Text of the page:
DAVE DEBUSSCHERE (Number retired Mar. 24, 1981) - Hard-nosed blue collar hero proved to be final piece of Knicks’ championship puzzle upon acquisition from Detroit in December ’68 … Aggressive frontliner earned NBA All-Defensive honors six times with Knicks, and All-Star Game designation in each of his five full seasons with New York … Averaged 14.6 points in his first full Knicks campaign (1969-70), as New York soared to first NBA title … Posted a 16.3 scoring average in second championship season of 1972-73 … Seventh on all-time club list in rebounds (4,671) … Averaged 16.1 points for 12-year NBA career that started in Detroit, where he also served as player-coach … Following playing career, served as GM for both Nets and Knicks … As final commissioner of ABA, was instrumental in pro hoop merger of 1976 … Enshrined into Hall of Fame in 1983 … Named one of NBA’s 50 Greatest Players of League’s first half-century … Sports world mourned his sudden passing on May 14, 2003.
BILL BRADLEY (Number retired Feb. 18, 1984) - “Dollar Bill” … Followed legendary college career at Princeton with 10-year Knick tenure in which he played a key role on both championship teams … Joined Knicks following Rhodes Scholarship tenure at Oxford … Posted a 14.5 scoring average for NBA Champions in 1969-70, and career high 16.1 in second championship season of 1972-73 … Career 84.0-percent free throw shooter, and led Knicks from the line eight straight years … 1973 NBA All-Star … Career 12.4 scorer … Third on all-time club list in games played (742); ninth in total points (9,217) … Pro debut before sellout house at Old Garden (Dec. 9, 1967 vs. Detroit) still ranks as one of most electrifying events in club history … Dubbed “Dollar Bill” by sportswriter Leonard Lewin at memorable first press conference as a Knick in 1967 … Elected to Hall of Fame in 1982 … Served 18-year tenure as U.S. Senator from New Jersey (1978-1996) as prelude to run for Democratic presidential nomination in 2000 … Delivered memorable keynote addresses at 1992 Democratic Convention at MSG and 2000 Convention in Los Angeles … Author of six books, including recent best-sellers “Time Present, Time Past” (1996), “Values of the Game” (1998) and his latest, “The New American Story” (2007).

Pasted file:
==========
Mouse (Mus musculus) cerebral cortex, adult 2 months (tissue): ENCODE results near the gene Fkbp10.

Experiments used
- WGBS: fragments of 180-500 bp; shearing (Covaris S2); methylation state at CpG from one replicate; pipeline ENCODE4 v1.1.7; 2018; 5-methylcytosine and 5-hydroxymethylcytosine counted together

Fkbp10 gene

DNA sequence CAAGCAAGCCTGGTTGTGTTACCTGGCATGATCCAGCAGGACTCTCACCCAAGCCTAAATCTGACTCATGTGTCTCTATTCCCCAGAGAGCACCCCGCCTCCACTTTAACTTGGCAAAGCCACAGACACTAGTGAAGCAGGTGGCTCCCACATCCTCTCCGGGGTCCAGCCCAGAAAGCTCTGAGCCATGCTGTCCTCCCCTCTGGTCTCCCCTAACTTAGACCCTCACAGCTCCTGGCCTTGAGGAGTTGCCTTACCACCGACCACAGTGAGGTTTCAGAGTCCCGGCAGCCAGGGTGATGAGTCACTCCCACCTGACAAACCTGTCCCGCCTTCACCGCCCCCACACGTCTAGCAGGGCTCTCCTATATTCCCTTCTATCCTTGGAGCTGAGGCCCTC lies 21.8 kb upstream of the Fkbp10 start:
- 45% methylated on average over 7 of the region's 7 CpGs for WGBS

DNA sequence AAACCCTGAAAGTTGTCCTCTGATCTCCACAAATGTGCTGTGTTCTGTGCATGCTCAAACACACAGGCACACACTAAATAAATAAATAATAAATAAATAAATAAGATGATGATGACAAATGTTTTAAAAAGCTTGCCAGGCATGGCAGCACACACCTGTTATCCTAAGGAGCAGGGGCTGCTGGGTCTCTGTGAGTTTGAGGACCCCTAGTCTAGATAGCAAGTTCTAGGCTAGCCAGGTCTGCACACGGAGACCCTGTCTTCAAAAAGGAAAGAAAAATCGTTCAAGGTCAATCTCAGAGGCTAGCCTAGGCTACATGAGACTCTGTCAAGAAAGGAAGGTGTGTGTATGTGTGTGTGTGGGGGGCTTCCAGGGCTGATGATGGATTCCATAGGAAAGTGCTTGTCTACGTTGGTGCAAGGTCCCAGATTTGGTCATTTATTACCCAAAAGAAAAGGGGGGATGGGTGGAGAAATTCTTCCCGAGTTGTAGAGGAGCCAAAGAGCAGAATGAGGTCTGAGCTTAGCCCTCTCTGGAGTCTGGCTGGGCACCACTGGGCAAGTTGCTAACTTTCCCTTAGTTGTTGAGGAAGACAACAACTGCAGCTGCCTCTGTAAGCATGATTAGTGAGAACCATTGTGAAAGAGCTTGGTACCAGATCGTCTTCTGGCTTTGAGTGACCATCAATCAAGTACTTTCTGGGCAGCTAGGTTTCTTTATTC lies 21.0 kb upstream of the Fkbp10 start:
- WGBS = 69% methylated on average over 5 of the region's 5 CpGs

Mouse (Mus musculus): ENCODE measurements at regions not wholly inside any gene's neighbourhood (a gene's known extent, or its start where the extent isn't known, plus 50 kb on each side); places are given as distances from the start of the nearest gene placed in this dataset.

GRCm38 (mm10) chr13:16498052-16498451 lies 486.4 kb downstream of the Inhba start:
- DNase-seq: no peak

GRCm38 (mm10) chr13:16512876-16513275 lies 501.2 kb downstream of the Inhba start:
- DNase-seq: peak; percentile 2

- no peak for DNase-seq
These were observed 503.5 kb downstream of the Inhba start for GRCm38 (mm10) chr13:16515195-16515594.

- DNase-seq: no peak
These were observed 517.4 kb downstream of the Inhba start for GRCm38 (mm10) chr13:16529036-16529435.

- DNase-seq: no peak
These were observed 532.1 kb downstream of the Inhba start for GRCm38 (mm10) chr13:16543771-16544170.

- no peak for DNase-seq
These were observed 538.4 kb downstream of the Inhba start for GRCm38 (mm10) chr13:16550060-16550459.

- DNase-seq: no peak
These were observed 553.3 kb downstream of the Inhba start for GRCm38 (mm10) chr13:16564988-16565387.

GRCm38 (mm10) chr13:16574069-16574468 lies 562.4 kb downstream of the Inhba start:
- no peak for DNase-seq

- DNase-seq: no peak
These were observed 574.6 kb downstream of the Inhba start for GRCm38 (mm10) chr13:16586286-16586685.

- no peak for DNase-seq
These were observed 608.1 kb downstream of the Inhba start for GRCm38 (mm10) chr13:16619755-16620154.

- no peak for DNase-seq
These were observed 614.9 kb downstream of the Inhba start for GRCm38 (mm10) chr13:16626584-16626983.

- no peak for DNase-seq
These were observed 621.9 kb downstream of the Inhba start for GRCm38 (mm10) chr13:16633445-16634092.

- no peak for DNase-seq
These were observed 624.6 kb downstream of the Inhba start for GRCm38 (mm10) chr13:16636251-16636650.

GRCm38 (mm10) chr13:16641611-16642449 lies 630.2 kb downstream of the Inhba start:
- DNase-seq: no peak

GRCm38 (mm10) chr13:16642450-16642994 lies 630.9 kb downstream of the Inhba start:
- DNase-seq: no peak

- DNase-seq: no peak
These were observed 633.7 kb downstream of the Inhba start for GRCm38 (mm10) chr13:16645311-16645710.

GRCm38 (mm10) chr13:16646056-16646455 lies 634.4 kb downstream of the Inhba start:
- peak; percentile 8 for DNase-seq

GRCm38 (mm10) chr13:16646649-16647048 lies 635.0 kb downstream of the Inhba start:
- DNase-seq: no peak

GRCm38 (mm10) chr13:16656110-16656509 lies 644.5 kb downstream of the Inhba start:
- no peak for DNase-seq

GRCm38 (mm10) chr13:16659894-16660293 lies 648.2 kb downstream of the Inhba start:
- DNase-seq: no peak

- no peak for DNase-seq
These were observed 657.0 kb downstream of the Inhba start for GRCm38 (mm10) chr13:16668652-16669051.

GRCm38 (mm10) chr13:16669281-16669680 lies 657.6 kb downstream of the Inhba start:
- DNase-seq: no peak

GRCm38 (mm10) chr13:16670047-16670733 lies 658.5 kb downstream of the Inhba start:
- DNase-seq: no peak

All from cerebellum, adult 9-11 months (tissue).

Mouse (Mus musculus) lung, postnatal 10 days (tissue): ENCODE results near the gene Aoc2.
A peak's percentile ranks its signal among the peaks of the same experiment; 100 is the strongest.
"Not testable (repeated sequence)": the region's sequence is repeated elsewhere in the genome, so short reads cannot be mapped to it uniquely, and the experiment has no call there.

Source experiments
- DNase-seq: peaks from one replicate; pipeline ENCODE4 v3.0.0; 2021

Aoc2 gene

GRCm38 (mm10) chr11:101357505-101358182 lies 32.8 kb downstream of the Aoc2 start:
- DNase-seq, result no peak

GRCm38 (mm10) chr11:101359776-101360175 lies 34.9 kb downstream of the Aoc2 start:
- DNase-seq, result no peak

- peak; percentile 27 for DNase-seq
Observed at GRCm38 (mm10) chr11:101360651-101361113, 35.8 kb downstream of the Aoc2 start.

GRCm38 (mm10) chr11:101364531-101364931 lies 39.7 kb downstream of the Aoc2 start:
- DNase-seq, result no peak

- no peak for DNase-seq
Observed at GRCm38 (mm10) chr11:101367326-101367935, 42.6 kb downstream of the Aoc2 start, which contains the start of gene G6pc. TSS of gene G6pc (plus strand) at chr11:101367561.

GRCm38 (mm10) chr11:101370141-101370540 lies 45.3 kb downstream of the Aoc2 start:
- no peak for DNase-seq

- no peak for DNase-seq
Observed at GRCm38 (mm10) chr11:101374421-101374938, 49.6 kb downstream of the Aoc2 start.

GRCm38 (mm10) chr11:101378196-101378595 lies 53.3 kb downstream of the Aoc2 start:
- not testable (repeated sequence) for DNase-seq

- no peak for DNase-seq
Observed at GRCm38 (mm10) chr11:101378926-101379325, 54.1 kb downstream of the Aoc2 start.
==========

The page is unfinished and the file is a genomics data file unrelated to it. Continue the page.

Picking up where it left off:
PATRICK EWING (Number retired Feb. 28, 2003) - “The Big Fella” … Literal center of attention for the longest sustained period of success in franchise history, as Hall of Famer became the all-time club leader in virtually every category and arguably the greatest player to wear the orange and blue … Seven-time All-NBA selection, three-time All-Defensive, 11-time All-Star … Named one of the 50 Greatest Players in NBA History … 1986 NBA Rookie of the Year … All-time Knicks leader in total points (23,665), games played (1,039), rebounds (10,759), blocks (2,758), steals (1.061) and minutes (37, 586) … Played 15 (of 17) seasons in Knicks livery, by far the most in club history … Led Knicks to Playoffs for 13 consecutive years, including three Atlantic Division titles, four appearances in Conference Finals and Eastern Conference titles in 1994 and 1999 … Knicks career ended with summer 2000 megadeal; played final two NBA seasons with Seattle and Orlando … Currently an assistant coach with Orlando Magic (seventh season as n NBA assistant coach) ; son Patrick Jr. was drafted by Sacramento in 2008; Climaxed storied career with first-ballot Hall of Fame enshrinement with the Class of 2008.
RED HOLZMAN (Number retired Mar. 10, 1990) - Knicks honored their legendary mentor by “retiring” his number of regular season victories as NY pilot … Winningest coach in club history (613-483) led Knicks to both of their NBA titles (1970 and 1973) … 1970 NBA Coach of the Year … Had two separate tenures as Knicks mentor (1967-68 through 1976-77 and against from 1978-79 through 1981-82) … Piloted Knicks to five 50-plus win seasons and three Eastern Conference titles … Retired as the second-winningest coach in NBA history (696 career wins, trailing only Red Auerbach’s 938); currently ranks 16th on all-time NBA win list … Member of 1951 Rochester Royals club that beat Knicks in NBA Finals … Enshrined into Hall of Fame in 1986 … Named one of NBA’s All-Time Top 10 Coaches of League’s first 50 years … Following coaching career continued to shape Knicks fortunes as the club’s basketball consultant … Knicks mourned the passing of their club patriarch on Nov. 13, 1998.